On the heels of the Bobby Jones-inspired The Clover Whiskey comes yet another golf-themed bourbon: Sweetens Cove. Admittedly, this one has a little more star power behind it (apologies to Bobby). For starters, this Tennessee bourbon whiskey gets its name from a golf course outside of Chattanooga so magical that a group of well-heeled friends, including Payton Manning and Andy Roddick, bought the place in 2019. Members of that same group decided to launch a whiskey of the same name, so they enlisted the blending expertise of master distiller Marianne Eaves, formerly of Castle & Key.
There was quite a bit of breathless anticipation among Kentucky bourbon fans for the first Castle & Key whiskey release, which is still TBD since Marianne’s departure, so Sweetens Cove is finally giving the world a bit of a peak behind that curtain. She reportedly took 100 barrels of Tennessee whiskey, at least 13-years old, and blended them into five distinct batches at a cask strength proof between 50% and 52% abv. Why is this a Tennessee bourbon whiskey and not just the more common Tennessee whiskey? That’s most likely just marketing since it appears all of the stock went through the Lincoln County Process (although some of it may have been aged in Kentucky).
Let’s check it out!
I said The Clover Whiskey 10 Year was one of the better noses on a Tennessee whiskey I’d encountered lately. Well, this may be the best I’ve ever come across. It’s thick and rich with intense aromas of worn saddle leather, orange oil, hazelnuts, and Belgian dark chocolate. There are few bourbons, let alone one from Tennessee, that have merited this much nose bobbing in my Glencairn. The palate doesn’t disappoint, either, although it’s surprisingly brighter than the nose suggests with lots of fruit: cocktail cherry, juicy orange, and a bit of lemon peel. It’s syrupy but not heavy on the tongue with a consistent, almost too gentle, heat. The mid-palate reveals Werther’s Originals candies, Almond Joy, pie spice, a bit of barrel char, and soft-edged barrel notes that let you know you’re drinking a well-aged and well-built whiskey. Well done, Marianne. And I guess Payton Manning, too.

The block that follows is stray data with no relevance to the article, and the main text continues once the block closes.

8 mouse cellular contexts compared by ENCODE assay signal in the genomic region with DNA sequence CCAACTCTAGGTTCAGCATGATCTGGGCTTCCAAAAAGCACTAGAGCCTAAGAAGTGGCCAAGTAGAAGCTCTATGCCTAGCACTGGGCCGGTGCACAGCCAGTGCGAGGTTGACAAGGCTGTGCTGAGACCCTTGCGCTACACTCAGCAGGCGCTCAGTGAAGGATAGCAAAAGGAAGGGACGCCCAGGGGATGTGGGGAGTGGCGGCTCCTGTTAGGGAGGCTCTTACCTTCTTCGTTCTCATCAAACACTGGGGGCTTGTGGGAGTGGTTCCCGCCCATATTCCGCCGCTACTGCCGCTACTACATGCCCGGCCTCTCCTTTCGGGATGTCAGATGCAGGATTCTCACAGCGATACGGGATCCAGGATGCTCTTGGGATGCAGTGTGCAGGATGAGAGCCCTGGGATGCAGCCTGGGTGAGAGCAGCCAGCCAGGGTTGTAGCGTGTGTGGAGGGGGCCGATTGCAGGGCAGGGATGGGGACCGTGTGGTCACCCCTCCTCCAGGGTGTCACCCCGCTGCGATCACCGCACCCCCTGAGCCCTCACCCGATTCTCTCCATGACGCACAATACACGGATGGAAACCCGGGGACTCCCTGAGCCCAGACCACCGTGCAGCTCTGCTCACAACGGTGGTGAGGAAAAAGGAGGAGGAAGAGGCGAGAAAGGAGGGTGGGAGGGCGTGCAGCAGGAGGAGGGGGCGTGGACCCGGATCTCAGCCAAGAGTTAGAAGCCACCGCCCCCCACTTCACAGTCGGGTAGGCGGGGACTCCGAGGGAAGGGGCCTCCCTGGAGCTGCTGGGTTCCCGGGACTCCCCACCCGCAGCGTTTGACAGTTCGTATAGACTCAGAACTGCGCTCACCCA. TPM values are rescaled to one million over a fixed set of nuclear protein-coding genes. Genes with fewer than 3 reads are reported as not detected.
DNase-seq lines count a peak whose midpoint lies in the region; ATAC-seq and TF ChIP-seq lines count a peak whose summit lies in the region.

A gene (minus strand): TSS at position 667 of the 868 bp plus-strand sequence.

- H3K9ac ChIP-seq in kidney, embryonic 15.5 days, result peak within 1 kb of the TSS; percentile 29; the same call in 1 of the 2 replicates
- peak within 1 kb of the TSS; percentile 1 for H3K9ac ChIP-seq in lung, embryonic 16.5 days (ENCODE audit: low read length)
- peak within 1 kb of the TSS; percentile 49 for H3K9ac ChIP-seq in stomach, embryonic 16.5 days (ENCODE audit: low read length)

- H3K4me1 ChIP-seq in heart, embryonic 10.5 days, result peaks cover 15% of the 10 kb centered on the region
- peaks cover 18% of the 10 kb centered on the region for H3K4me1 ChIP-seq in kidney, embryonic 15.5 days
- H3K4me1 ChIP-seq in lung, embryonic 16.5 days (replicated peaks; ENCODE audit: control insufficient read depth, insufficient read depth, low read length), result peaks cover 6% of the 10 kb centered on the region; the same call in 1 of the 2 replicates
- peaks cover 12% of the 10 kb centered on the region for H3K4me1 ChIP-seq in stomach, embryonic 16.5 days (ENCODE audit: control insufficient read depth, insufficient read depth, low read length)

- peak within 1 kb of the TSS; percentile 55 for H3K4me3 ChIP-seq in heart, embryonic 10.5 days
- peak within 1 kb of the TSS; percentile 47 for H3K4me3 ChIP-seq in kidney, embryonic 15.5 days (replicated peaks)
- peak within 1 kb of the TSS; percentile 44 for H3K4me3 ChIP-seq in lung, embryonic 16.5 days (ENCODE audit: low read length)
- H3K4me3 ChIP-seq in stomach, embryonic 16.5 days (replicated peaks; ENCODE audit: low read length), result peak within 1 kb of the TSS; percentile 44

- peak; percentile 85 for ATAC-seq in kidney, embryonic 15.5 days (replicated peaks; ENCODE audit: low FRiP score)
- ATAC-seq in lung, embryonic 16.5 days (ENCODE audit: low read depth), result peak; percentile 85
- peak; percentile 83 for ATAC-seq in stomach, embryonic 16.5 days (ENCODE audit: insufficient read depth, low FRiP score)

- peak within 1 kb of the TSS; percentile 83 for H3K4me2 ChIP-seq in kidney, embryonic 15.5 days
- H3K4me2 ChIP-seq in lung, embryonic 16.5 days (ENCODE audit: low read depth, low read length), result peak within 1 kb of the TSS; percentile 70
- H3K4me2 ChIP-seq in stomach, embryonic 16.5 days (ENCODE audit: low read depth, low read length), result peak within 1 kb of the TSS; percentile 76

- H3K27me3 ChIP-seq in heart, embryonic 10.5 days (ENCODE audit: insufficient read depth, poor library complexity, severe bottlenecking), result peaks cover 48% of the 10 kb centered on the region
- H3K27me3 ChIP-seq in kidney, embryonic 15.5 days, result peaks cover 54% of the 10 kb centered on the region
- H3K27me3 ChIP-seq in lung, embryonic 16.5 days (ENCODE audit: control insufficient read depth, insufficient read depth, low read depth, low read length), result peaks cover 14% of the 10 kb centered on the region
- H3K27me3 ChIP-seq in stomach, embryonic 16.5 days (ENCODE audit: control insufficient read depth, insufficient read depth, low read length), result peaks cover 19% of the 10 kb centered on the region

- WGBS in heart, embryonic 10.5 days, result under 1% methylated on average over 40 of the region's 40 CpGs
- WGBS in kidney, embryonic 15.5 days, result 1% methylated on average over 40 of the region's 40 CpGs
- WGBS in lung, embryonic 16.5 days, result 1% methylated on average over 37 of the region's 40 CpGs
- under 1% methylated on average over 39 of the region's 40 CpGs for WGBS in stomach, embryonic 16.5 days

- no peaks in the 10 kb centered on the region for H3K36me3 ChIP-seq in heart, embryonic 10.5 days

The whiskey world has already taken notice of the price tag here, some comparing it unfavorably to the insane value that is George Dickel’s Bottled in Bond 13 Years Old. That whiskey is probably undervalued, but, more importantly, it tastes almost nothing like Sweetens Cove which deserves, in my opinion, to sit a shelf or two above the Dickel. Just sayin’.
A / $200 / sweetenscovespirits.com